HILLSBOROUGH COUNTY, Fla. — Local realtors say they're seeing a spike in fake rental ads and the pandemic may be to blame.
Flo Holder, like so many during the pandemic, is doing most of her financial transactions online.
The 63-year-old found an east Tampa home for rent on a popular website for rental houses. Because of the pandemic and her underlying health issues, Flo was happy she could fill out an application and submit a deposit without having to come into contact with anyone.
Flo says she used a payment app to send a $600 deposit. Flo said the pictures on the ad appeared professional. Her new landlord was easy to reach by phone.
“All he needs is the money, and my keys will be there the next day,” she said.
But when the payment app refused to process the transaction for the deposit, Flo became suspicious. So she drove to what she thought would be her new home. There she discovered the house was not for rent and it had just been sold.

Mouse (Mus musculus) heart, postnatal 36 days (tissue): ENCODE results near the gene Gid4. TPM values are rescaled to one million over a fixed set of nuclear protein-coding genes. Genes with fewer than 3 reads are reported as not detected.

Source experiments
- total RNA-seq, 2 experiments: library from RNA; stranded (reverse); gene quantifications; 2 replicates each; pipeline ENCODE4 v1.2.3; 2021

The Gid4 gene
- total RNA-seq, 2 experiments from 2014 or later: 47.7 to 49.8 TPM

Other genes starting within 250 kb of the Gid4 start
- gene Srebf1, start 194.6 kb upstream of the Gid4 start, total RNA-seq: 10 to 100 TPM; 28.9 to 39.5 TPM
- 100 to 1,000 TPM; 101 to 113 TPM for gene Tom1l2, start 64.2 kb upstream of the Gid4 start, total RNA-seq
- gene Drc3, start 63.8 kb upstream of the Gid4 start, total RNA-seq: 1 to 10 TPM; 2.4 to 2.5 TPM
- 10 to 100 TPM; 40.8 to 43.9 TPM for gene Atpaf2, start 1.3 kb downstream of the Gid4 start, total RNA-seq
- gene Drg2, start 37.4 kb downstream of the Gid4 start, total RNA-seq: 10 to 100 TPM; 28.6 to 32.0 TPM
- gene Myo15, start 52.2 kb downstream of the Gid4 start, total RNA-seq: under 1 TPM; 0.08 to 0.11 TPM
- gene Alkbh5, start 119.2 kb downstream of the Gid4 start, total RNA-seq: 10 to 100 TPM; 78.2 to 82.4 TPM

ABC Action News called the real estate broker who sold the home. The agent said that after realizing con artists used pictures of the house for a fake online ad, she posted a notice in the window telling people the home was not for rent.
Hillsborough County's Consumer Protection Manager Eric Olsen says fake rental ads are convincing and, in some cases, people lose all the money they had for a place to stay.
"If they are paying in cash, in a money order or making a payment with something that can't be traced, it is difficult to find where the money went,” he said.
Flo is lucky she didn't lose her money, but the fake ad left her homeless for now.
“I had to put my stuff in storage,” she said. “I am staying with my daughter until I can find a place.”
Before renting any home, look for red flags such as below market prices and avoid requests for payments that are not traceable. Ask to meet the landlord in person and, if possible, speak with neighbors who may be able to give you information on the property.